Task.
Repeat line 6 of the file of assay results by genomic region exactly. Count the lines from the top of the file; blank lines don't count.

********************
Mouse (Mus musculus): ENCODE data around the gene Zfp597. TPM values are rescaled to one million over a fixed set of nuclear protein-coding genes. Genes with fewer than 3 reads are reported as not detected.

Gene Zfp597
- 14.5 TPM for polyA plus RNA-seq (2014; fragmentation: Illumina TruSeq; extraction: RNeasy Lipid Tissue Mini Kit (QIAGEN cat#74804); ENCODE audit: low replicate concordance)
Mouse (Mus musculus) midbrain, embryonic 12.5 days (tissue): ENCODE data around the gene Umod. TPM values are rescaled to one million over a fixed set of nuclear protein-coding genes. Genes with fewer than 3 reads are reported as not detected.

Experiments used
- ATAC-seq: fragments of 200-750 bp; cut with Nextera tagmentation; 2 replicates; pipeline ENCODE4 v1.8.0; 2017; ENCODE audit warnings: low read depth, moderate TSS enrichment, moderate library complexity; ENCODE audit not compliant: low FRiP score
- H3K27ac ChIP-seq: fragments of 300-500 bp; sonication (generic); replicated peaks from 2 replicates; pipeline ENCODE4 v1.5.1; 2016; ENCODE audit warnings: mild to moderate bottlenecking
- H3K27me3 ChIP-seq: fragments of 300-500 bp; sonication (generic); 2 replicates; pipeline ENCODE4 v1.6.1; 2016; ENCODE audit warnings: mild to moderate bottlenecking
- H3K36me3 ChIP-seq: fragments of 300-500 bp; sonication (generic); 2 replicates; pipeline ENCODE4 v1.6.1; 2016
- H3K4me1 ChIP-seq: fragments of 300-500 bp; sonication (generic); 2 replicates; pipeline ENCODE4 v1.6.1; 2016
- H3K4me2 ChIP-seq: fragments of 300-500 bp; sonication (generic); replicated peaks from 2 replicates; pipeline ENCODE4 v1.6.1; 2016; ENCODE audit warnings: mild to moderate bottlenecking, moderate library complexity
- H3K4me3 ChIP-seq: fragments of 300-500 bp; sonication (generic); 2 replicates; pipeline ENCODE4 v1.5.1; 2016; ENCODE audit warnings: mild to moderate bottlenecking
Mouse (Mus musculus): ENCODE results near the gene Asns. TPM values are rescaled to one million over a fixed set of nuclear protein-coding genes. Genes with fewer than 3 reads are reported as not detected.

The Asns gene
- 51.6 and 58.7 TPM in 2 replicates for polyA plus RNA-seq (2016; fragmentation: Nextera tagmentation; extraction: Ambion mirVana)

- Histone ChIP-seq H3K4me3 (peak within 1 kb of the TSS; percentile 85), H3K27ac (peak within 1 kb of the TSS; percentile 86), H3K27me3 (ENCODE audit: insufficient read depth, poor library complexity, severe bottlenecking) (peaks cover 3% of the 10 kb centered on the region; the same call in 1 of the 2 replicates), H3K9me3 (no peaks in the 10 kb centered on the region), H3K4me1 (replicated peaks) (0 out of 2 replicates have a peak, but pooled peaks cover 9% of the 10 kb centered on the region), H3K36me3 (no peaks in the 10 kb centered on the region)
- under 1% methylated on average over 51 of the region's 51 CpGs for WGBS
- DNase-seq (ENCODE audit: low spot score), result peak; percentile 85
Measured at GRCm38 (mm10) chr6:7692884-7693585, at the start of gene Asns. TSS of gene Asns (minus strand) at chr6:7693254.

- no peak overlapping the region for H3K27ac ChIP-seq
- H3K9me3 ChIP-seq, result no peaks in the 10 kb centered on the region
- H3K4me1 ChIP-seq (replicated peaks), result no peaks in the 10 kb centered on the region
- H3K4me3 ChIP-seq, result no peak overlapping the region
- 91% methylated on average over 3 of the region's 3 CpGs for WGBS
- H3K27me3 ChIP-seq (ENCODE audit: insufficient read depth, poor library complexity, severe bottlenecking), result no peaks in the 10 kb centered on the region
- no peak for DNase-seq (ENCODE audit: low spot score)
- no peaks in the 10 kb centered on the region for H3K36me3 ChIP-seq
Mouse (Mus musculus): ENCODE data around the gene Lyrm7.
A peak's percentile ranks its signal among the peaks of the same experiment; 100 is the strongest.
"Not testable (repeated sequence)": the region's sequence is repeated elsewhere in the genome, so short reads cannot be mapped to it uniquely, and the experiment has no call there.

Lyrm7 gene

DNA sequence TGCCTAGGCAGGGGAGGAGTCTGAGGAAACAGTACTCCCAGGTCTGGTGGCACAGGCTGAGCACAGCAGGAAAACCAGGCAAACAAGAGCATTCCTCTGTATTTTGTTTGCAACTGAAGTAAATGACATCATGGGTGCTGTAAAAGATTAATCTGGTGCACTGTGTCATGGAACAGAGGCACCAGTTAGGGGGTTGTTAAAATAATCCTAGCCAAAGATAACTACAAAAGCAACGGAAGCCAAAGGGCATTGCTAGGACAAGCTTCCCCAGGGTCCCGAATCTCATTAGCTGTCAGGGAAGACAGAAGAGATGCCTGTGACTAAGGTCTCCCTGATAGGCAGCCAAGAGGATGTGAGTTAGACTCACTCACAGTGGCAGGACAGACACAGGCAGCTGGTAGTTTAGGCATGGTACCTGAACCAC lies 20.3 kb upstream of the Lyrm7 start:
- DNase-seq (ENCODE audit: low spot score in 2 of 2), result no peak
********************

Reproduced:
- ATAC-seq: fragments of 200-750 bp; cut with Nextera tagmentation; 2 replicates; pipeline ENCODE4 v1.8.0; 2017; ENCODE audit warnings: low read depth, moderate TSS enrichment, moderate library complexity; ENCODE audit not compliant: low FRiP score